Don’t let the seemingly-sarcastic title of this article fool you: open technology standards in the audio visual space seems to only come with positives, at least from the end users’ standpoint.
And it seems audio visual and meeting technology manufacturers are catching on, at least anecdotally. When I went to Integrated Systems Europe 2020 earlier this month, I kept hearing the terms “open standards” and “interoperability” bandied about by some of the leading manufacturers at the show.
Here are just some of the companies & products which stressed interoperability:
We spoke to two of those companies — Aurora Multimedia and Nureva —
Paul Harris, CEO of Aurora Multimeda & founder of ReAX standard
Harris isn’t just talking about integrating interoperability into his main company, Aurora and their products… he’s taking action by also founding ReAX, what he calls the “first non-proprietary IP Control based on AV/IT industry standards” which provides both integrators and end users more options that make sense for individual projects.
“If you talk to a lot of integrators, they’re an Extron house, a Control4 house, a Crestron house… Everybody is a ‘house’ of some kind, but it takes away their ability to have choice,” Harris explains.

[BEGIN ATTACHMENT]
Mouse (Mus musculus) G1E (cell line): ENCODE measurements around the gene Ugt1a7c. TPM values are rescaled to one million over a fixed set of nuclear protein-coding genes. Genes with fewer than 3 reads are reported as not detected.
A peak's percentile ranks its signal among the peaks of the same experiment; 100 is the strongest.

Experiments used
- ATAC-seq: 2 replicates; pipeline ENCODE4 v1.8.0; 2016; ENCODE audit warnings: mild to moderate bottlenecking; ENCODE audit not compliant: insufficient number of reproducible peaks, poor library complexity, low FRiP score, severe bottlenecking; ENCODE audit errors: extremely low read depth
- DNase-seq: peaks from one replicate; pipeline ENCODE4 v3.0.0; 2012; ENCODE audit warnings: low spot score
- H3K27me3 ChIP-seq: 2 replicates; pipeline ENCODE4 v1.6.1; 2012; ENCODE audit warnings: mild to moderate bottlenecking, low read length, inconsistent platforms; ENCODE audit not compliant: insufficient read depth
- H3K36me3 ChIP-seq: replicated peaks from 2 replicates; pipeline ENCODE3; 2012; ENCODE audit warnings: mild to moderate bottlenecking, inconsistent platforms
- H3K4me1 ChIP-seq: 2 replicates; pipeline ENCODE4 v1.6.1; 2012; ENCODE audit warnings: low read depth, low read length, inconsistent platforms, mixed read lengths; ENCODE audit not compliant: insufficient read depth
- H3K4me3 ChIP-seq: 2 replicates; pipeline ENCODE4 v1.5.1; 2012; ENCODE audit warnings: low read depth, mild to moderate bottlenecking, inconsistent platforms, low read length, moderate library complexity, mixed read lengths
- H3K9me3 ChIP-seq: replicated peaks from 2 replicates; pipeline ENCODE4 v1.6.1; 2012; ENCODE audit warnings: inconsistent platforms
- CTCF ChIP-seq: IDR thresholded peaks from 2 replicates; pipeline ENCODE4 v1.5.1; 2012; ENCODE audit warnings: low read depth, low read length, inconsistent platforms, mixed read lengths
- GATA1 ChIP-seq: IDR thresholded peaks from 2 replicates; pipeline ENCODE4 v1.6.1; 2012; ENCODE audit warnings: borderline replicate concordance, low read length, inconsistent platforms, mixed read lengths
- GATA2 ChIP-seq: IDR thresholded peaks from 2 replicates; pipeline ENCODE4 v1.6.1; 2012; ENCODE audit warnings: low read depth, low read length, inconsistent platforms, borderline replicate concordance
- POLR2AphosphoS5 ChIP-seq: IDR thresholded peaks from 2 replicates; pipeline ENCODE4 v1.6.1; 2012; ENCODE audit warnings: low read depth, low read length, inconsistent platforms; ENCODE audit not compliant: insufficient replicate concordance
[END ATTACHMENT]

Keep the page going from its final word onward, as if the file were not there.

“If one day they cannot sell that same product anymore, they have to start all over again with another one.”
His ReAX standard can control a combination of brands to perform tasks together.
More information about ReAX from Aurora:
“ReAX is unique since it is not limited to a single manufacturer but to all who qualify. This is for the first-time, interoperability of not just protocols and structure, but the actual code itself. It is not limited there as IR libraries, macros, and more can all be shared and organized in a single location at the organizations’ website www.reax.org.”
Nureva’s Nancy Knowlton
Nureva has focused on meeting technology since its inception a few years ago. But something founder Nancy Knowlton says she’s noticed about that space is the growing demands from end users and technology decision-makers that systems be flexible and, if need be, work with technology they already have.
“The growing depth and breadth of our audio platform continues to address the needs of our expanding customer base for simple, reliable audio solutions that can be deployed throughout the organization,” she says.
“It’s not a question of if you can work with another manufacturer’s product, it’s how well you work; how easy, how seamless. We now feel it is imperative we play nicely with other manufacturers.”
Integrators: what do you think about open standards and interoperability? Share your thoughts in the comments below.
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